“They cut 5 ounces off a Fly Creek? Sweet! But HOW? Where? What does it sacrifice? Is it worth the extra money? If I sneeze in the middle of the night, will the tent be able to take the force of my sudden exhalation?” Such was the drift of my thoughts upon hearing about the Big Agnes Fly Creek 2 Platinum, and it seemed likely that many other users would have the same sorts of questions, so we put dear Platinum through a thorough evaluation.
A Big Agnes Fly Creek 2 Platinum takes in the view.
First, what, if anything, does the Fly Creek 2 Platinum sacrifice as compared to the Fly Creek 2? Second, is it worth an extra $130? As natural extensions of those points, I wanted to see how the FC2P compared to similar tents on the market and provide an in-depth evaluation of the tent that would paint a clear picture of the tent even to those unfamiliar with the “standard” version.
First things first, yeah, it’s hard to believe there’s a legitimate two-person tent in the package. Tossing the stuffed tent in the air, you realize that this presumptuous little bag theoretically contains a double-wall, two-person tent… that’s lighter than many sleeping bags. That viewpoint put some perspective on things for me. We’re becoming accustomed to lighter tent weights, so I’m not sure that some of us continue to appreciate just how absurdly light a 1 pound 13 ounce tent really is. That’s the weight of my 900 fill, 20 degree down sleeping bag! And when I think of it in those terms… dagnabbit, how wispy and worthless could this tent be in a storm?!
Plenty of room in the FC2P for two standard-sized pads.
It is a little hard to describe the hand-the feel and impression of-the tent fabric. I suppose that it reminds me of titanium, of picking up that first titanium pot with amazement, marveling at the rigidity of the paper-thin pot walls. The fly fabric of the FC2P is very thin, very light, very gossamer, yet imparts a reassuring sense of tenacity and inner strength. The color strikes me as being on the whiter, more silver side of gray… a bit luminescent, not dull or dreary. The seams, of course, are all taped. With a #3 YKK zipper in-hand (destined for a MYOG sleeping bag), it looks as though Big Agnes is using a #3 YKK on the vestibule zipper which makes me wonder, again, why more manufacturers are not using the zipper on sleeping bags. But that’s for another article. The fabric of the micro-ripstop fly feels like it has a bit of give or stretch.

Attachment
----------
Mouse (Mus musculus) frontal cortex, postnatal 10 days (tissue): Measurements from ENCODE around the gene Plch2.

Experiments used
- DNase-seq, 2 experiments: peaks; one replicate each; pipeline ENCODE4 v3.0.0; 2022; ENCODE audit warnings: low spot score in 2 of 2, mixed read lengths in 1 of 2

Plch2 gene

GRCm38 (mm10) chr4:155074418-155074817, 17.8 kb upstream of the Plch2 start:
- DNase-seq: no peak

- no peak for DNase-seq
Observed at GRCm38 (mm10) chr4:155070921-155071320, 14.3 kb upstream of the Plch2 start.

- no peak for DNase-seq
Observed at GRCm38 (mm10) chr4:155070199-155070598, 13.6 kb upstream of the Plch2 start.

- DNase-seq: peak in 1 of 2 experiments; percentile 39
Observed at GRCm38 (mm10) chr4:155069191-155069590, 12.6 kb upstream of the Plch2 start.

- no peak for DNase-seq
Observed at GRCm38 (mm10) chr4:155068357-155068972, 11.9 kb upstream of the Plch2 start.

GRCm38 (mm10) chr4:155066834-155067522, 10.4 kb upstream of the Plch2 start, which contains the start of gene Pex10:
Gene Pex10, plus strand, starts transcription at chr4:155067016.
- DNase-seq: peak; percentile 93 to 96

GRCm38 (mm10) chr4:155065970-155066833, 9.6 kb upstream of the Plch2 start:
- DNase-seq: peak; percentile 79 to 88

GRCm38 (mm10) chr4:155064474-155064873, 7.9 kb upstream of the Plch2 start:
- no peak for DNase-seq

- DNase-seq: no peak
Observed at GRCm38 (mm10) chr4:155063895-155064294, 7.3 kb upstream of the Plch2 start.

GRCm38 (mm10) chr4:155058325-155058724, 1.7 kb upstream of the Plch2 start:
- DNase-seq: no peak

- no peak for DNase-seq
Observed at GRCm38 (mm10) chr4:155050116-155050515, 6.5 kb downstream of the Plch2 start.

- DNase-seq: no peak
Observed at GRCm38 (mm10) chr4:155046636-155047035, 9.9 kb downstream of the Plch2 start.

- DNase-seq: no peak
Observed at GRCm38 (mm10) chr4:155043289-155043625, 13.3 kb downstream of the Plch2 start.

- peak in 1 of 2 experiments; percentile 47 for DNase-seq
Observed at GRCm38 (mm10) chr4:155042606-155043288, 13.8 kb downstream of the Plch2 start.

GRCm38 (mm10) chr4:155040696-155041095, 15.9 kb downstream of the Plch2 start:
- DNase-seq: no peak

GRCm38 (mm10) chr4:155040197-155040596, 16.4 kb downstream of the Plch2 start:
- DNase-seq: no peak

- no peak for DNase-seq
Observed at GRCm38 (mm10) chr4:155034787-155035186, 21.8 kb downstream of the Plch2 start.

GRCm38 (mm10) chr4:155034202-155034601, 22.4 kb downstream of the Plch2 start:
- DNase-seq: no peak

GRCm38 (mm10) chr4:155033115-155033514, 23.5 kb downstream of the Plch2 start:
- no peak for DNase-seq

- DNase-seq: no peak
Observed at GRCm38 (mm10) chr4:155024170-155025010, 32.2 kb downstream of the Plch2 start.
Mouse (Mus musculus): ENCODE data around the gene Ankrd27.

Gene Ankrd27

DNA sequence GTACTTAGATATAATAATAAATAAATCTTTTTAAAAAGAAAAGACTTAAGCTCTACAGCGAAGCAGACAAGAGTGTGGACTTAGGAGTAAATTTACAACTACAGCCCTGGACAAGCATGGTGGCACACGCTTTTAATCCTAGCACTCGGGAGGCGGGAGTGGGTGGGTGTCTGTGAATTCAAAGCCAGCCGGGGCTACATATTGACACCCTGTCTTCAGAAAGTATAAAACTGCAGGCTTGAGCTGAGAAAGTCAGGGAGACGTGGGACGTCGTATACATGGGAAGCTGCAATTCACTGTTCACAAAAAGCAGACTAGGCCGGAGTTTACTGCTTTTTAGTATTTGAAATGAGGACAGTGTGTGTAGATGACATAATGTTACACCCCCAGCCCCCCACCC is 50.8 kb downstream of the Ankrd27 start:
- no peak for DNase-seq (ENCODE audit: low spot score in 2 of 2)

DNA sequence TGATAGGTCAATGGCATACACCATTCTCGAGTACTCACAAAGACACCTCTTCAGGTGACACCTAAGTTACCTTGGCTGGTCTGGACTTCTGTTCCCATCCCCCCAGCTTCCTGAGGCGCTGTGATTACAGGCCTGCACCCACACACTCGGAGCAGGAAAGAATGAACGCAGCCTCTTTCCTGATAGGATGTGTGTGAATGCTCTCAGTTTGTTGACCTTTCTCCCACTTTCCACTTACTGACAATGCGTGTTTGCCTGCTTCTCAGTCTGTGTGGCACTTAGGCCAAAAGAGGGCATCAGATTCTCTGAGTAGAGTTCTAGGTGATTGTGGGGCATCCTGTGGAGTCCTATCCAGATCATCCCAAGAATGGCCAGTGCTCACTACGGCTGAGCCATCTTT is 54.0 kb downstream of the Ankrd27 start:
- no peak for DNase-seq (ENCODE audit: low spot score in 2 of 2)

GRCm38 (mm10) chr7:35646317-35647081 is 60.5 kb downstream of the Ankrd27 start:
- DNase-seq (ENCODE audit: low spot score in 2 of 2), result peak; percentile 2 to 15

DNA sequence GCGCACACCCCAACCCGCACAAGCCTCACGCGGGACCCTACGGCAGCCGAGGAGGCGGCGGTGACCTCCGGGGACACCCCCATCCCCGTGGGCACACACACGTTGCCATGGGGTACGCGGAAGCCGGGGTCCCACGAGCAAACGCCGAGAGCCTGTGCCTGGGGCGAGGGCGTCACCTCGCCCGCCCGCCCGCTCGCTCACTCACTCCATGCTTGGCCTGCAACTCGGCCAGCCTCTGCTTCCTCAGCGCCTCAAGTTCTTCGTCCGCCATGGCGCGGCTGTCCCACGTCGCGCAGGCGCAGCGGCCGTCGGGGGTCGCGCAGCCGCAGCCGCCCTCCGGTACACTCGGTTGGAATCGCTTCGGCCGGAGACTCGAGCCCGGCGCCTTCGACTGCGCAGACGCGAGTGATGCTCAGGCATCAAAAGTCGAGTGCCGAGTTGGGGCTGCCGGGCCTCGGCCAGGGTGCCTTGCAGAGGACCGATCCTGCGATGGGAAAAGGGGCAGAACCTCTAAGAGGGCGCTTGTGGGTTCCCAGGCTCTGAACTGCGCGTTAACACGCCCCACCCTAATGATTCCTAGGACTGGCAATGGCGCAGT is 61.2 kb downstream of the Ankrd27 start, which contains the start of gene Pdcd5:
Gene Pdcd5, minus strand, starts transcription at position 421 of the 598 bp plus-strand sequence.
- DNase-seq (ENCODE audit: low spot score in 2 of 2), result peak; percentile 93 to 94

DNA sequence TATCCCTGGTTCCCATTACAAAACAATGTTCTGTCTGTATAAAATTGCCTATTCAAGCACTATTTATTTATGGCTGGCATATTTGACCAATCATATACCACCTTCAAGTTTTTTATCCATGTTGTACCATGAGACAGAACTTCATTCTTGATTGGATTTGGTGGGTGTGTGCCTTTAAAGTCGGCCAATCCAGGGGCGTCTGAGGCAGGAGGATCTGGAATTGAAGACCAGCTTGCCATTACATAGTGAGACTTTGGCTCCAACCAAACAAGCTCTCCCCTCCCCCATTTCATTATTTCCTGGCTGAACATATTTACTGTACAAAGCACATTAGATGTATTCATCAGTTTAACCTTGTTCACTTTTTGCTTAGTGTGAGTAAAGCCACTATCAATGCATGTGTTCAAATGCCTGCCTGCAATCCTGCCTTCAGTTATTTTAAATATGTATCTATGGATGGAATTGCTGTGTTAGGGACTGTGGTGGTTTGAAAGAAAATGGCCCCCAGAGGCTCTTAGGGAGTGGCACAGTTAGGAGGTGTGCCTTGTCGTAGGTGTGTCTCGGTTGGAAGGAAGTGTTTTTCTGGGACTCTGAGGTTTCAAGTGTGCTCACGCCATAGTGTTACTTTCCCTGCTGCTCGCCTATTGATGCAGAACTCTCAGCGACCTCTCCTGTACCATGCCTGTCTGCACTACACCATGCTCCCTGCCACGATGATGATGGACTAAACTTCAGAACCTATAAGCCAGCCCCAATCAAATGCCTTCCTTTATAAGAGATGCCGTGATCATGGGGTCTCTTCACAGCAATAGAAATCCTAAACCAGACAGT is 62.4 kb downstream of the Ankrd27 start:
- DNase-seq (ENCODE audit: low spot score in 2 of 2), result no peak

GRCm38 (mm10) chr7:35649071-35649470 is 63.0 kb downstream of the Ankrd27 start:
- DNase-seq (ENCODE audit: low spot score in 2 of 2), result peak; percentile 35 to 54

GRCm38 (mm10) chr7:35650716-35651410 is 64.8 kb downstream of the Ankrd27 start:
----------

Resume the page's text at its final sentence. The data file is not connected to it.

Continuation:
The poles are somewhat larger in diameter than one might expect, with joints that seem plenty stout. It’s a light set of poles, with a simple “Y” shape. The color is a bright sort of anodized fluorescent lemon; I’m not sure if there is any other difference from a standard Fly Creek 2 poleset.
The floor of the inner tent is the same as the fly material, though in a darker gray. The noseeum mesh, though fine, feels plenty resilient in hand. For those of you comparing this to the standard Fly Creek, the canopy of the Platinum is all mesh, whereas the standard version is roughly half nylon/half mesh.
The Platinum (lit by ENO Twilights) as a night owl.
Pitching the tent is fast and painless. Whether I staked all four corners before inserting and clipping to the poles, or whether I started with the poles and then staked, I consistently got a nice, taut pitch without any fuss. I have heard people wonder about the rear corners of the tent, specifically that they aren’t supported by pole structure. In that light, I suppose the FC2P might not truly be a “free-standing” tent, but frankly, that is of no concern. The tent pitches quite solidly. One aspect of the design that caught my attention was the significant amount of clearance between the arch of the ridgepole and the steeply-raked inner roof of the canopy. More specifically, the gap of about 13.5 inches seems a bit incongruous on a tent of minimalist design. It seems like Big Agnes would have modified the poleset and fly to more closely match the slope of the inner tent. Doing so would not only save weight but should improve the tent’s ability to shed weather. In fairness, though, such a re-design would require a whole bunch of work that would yield a tent that didn’t stick to the original Fly Creek geometry. It might be in the best interest of Big Agnes to pursue such a re-design, though, even if it were considered a new tent. Shoot, maybe we could get this thing under 24 ounces!
The first thing I notice after set-up is the amount of room in the FC2P. It is obviously and significantly larger than other tents that claim to have 28 square feet. In fact, I once overlaid another manufacturer’s “29 square feet” tent on top of a 28 square feet Big Agnes Seedhouse SL2 (the Fly Creek 2’s slightly stockier twin), and found that the other tent was more than a foot narrower than the Seedhouse. In other words, if you’ve been in a tent with the same reported square footage but found it too small, I would still consider trying the Fly Creek. There is a surprising amount of room available for the weight.
Try finding that amount of space in any number of other 28 sq. ft. tents! Also, note the significant arch of the ridge pole as compared to the rear slope of the inner tent.